Questioning Minds: The Letters of Guy Davenport and Hugh Kenner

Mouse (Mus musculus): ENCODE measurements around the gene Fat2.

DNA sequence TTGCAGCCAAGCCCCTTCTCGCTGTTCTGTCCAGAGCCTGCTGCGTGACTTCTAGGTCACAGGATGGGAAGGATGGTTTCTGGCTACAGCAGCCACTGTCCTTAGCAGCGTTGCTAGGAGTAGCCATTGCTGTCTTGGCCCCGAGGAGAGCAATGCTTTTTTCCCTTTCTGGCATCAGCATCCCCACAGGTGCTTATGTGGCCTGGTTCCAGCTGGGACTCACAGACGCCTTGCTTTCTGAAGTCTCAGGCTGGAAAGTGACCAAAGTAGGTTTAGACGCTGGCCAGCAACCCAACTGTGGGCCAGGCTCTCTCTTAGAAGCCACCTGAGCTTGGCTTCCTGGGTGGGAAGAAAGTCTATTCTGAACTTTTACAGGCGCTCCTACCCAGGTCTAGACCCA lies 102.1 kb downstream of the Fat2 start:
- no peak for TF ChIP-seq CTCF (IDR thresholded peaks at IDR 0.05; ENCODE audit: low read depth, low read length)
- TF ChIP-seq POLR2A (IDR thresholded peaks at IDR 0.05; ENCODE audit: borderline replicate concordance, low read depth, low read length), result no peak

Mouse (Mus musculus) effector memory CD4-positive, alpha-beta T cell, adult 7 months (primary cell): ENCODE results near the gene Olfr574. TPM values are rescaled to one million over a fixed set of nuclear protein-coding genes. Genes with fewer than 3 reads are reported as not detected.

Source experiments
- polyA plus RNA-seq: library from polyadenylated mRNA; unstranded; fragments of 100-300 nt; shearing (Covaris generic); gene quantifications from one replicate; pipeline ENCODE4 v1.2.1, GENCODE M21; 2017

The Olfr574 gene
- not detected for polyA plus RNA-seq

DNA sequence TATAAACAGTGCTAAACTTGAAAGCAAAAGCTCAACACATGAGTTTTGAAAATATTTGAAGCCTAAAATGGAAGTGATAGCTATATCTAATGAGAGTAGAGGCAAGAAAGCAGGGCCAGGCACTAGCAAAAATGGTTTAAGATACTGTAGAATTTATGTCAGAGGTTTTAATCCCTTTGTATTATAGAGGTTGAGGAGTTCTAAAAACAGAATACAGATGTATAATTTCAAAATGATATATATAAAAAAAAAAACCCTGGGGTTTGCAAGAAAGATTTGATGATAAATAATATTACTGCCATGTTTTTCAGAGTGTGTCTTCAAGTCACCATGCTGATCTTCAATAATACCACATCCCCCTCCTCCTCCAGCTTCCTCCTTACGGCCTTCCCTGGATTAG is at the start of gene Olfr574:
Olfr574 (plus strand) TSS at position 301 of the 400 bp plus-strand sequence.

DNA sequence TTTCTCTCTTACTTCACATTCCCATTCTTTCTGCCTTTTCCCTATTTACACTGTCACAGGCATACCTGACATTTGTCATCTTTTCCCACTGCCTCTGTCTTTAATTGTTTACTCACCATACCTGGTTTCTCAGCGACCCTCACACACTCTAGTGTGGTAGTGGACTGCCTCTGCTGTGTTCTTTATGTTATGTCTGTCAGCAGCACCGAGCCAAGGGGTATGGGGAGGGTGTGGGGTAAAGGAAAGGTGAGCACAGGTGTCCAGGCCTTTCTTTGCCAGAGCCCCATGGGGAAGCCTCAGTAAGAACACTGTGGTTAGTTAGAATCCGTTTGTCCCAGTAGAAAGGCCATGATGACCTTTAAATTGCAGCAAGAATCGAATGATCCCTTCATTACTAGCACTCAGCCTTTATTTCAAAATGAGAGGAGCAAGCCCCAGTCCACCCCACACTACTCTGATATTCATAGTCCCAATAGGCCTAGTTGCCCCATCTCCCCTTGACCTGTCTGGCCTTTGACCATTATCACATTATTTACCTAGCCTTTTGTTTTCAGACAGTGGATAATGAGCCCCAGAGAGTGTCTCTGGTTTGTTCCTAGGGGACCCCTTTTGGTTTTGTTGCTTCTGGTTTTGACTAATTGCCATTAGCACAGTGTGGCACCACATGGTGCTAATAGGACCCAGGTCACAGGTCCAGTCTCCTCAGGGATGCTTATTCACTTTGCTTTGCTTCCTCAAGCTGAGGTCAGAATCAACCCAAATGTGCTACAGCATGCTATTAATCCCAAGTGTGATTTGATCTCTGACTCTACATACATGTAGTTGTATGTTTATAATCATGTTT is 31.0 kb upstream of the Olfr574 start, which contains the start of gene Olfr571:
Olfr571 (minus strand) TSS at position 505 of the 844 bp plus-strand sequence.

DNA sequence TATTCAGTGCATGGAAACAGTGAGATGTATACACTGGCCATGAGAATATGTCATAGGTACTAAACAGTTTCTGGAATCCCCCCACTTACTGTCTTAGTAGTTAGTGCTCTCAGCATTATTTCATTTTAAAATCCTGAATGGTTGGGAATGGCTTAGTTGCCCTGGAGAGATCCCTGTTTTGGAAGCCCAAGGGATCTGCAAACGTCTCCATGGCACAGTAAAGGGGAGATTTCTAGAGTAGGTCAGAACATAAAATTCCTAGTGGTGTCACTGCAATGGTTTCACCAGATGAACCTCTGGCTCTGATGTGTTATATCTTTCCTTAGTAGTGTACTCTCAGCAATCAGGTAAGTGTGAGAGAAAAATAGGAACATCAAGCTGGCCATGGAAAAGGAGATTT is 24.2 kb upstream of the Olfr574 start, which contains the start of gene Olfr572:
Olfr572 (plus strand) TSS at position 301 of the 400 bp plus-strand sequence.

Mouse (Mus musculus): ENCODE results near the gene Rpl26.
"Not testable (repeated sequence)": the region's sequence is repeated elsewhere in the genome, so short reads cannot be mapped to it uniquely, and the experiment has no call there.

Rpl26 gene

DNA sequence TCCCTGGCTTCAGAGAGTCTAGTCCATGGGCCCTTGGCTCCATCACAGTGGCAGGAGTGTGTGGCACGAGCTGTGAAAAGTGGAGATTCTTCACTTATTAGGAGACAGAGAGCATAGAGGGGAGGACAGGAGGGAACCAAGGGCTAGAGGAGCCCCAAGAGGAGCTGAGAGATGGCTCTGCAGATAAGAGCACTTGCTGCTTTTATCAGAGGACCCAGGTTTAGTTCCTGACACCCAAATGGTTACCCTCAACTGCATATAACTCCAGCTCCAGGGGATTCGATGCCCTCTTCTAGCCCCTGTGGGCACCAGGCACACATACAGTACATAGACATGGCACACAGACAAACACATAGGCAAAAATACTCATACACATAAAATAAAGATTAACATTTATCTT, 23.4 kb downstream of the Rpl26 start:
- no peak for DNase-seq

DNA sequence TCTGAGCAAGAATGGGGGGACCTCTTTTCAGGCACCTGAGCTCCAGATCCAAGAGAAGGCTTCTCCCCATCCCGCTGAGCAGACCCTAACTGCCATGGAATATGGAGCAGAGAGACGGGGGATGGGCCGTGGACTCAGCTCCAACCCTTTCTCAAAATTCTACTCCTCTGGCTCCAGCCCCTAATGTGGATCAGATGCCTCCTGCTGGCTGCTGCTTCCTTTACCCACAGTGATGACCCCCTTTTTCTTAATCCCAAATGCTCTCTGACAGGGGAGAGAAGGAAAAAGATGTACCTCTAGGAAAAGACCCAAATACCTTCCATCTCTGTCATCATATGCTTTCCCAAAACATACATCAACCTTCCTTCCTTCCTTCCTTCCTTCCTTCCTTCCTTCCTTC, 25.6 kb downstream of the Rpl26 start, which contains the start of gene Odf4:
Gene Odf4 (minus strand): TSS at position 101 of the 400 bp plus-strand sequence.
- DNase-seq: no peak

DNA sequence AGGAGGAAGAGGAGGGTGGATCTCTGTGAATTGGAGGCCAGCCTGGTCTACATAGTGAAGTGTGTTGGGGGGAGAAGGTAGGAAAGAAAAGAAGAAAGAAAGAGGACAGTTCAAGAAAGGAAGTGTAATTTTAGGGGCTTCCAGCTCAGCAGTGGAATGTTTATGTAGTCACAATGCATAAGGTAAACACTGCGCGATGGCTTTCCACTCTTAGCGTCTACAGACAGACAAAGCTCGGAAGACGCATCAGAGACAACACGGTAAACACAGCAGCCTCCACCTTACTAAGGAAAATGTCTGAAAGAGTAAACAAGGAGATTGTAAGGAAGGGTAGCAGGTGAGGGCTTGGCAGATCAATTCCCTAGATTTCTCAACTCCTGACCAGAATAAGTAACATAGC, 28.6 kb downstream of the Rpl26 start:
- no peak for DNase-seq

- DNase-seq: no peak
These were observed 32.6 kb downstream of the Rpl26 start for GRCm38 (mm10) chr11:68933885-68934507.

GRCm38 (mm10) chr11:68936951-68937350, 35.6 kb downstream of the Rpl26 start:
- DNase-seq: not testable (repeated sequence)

"Hugh Kenner (1923-2003) and Guy Davenport (1927-2005) first met in September 1953 when each gave a paper on Ezra Pound at Columbia University. They met again in the fall of 1957, and their correspondence begins with Kenner's letter of March 7, 1958. In the next forty-four years, they exchanged over one thousand letters. Their correspondence about shared enthusiasm is a quarry for those interested in unique perspectives on Pound, Eliot, Joyce, Beckett, Basil Bunting, Charles Tomlinson, R. Buckminster Fuller, Stan Brakhage, Jonathan Williams, and the American modernists, William Carlos Williams, Marianne Moore, and Louis Zukofsky. The correspondence ends with Kenner's letter of August 9, 2002 lamenting how they had drifted apart. With his mentor, Marshall McLuhan, Kenner visited Pound at St. Elizabeth's Hospital in Washington, in June 1948. Later he visited Pound in Venice and Rapallo. Davenport also was a visitor to St. Elizabeths, and, like Kenner, visited Pound in Italy. These letters record their fascination with Pound's intellectual journey and explore how he translated the "brutality of fact" into The Cantos. The extensive notes and cross-referencing of archival sources in Questioning Minds are a major contribution to the study of literary modernism. The letters contained within explore how new works were conceived and developed by both writers. They record faithfully, and with candor, the urgency that each brought to his intellectual and creative pursuits. Here is singular opportunity to follow the development of their unique fictions and essays" --
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